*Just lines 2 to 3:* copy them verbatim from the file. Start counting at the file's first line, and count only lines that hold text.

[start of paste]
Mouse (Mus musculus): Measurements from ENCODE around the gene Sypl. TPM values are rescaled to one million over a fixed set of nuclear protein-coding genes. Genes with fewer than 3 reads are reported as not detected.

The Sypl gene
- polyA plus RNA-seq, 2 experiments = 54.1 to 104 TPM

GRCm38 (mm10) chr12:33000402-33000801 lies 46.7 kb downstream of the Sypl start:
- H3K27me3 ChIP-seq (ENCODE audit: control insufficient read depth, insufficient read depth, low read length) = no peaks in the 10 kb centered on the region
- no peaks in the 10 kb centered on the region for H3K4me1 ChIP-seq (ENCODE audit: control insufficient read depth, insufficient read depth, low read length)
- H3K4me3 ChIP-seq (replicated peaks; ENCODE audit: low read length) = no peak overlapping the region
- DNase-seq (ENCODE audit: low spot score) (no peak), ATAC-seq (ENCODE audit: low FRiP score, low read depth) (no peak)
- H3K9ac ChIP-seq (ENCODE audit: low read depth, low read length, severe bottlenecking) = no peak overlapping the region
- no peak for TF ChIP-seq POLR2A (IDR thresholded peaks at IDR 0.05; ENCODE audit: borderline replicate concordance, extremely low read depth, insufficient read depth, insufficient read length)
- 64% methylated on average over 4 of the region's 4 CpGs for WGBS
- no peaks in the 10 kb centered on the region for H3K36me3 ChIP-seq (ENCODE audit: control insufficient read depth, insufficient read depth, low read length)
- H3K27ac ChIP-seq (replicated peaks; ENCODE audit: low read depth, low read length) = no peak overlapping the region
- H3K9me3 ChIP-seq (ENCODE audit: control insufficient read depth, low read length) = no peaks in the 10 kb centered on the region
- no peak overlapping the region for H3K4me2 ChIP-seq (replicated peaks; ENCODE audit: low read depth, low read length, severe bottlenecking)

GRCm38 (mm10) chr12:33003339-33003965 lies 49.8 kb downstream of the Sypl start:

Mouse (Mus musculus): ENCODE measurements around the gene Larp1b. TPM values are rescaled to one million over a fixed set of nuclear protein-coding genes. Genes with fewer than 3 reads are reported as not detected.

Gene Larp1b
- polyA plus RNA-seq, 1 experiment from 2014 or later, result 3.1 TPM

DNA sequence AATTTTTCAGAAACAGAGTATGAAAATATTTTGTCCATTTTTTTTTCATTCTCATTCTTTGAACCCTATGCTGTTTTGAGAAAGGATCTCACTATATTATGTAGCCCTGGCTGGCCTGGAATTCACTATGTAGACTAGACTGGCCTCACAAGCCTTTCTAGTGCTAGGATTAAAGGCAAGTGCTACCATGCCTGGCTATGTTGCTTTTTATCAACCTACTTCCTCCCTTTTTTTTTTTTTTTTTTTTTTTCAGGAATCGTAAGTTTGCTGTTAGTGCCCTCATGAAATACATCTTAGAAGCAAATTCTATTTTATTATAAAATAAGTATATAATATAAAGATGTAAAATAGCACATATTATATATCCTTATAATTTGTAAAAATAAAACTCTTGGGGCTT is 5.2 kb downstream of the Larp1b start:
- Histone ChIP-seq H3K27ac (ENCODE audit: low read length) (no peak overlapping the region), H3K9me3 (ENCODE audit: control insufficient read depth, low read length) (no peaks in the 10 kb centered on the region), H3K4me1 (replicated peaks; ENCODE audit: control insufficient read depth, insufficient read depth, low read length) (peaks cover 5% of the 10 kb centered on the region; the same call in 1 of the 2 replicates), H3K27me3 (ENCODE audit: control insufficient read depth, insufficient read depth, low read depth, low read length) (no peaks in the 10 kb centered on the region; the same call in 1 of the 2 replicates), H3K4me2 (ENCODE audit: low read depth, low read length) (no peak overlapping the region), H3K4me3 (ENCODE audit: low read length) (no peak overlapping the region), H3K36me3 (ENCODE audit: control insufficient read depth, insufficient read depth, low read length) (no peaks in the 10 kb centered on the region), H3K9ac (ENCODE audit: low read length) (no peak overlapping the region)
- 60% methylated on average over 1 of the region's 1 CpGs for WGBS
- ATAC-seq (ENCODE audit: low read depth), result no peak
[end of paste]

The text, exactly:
The Sypl gene
- polyA plus RNA-seq, 2 experiments = 54.1 to 104 TPM